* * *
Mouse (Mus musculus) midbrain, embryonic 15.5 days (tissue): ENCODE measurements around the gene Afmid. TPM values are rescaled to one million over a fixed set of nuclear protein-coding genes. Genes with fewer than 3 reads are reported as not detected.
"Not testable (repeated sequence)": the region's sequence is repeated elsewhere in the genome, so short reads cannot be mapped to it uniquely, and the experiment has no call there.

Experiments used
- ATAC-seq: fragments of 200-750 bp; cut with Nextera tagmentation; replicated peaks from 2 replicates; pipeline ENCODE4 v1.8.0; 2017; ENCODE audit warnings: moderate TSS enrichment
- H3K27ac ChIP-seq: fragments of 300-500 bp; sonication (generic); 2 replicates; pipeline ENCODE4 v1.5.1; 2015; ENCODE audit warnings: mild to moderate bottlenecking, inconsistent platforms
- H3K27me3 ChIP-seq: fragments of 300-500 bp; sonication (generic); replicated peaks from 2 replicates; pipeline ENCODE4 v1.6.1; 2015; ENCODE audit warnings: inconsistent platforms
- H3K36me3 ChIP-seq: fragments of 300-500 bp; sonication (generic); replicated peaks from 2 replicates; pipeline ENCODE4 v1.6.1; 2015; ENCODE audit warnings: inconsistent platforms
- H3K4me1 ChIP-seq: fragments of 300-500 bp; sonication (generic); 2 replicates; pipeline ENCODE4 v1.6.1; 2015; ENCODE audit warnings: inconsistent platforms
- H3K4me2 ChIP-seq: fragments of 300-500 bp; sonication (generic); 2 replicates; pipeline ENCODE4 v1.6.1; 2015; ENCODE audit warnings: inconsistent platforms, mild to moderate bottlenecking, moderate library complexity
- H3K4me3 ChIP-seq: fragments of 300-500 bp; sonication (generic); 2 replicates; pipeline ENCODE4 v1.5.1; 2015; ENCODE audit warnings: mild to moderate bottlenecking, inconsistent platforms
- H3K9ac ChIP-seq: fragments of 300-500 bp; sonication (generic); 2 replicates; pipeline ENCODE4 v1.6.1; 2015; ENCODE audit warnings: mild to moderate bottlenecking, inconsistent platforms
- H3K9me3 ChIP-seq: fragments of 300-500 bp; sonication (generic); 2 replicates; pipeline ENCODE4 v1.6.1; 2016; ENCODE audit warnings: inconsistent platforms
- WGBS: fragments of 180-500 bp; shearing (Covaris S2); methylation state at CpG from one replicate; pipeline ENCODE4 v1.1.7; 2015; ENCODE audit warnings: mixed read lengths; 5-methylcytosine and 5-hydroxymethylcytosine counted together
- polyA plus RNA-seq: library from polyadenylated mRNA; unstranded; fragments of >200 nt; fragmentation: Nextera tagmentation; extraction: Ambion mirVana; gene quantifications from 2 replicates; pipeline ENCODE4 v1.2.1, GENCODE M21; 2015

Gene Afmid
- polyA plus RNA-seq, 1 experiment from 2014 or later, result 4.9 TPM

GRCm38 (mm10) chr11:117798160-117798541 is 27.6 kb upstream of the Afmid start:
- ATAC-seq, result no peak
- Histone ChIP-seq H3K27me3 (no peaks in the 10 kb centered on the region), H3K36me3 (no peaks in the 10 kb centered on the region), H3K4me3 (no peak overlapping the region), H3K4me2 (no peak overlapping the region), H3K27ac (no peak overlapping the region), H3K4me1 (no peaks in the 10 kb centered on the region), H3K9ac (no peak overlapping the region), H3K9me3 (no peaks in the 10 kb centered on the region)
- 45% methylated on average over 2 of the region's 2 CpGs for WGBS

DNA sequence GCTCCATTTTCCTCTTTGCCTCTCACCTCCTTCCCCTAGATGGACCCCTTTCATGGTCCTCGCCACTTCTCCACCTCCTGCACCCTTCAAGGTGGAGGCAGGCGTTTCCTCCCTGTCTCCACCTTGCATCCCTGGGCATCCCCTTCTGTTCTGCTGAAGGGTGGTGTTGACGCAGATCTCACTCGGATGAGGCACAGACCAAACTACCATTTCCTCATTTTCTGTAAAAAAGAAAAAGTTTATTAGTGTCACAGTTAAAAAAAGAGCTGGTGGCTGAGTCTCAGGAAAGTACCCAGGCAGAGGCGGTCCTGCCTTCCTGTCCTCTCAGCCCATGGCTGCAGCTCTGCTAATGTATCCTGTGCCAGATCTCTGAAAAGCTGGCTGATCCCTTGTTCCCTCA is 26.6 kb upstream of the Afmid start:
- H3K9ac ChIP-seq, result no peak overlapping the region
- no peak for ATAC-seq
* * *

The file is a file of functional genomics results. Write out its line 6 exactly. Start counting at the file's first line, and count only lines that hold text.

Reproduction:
- H3K27me3 ChIP-seq: fragments of 300-500 bp; sonication (generic); replicated peaks from 2 replicates; pipeline ENCODE4 v1.6.1; 2015; ENCODE audit warnings: inconsistent platforms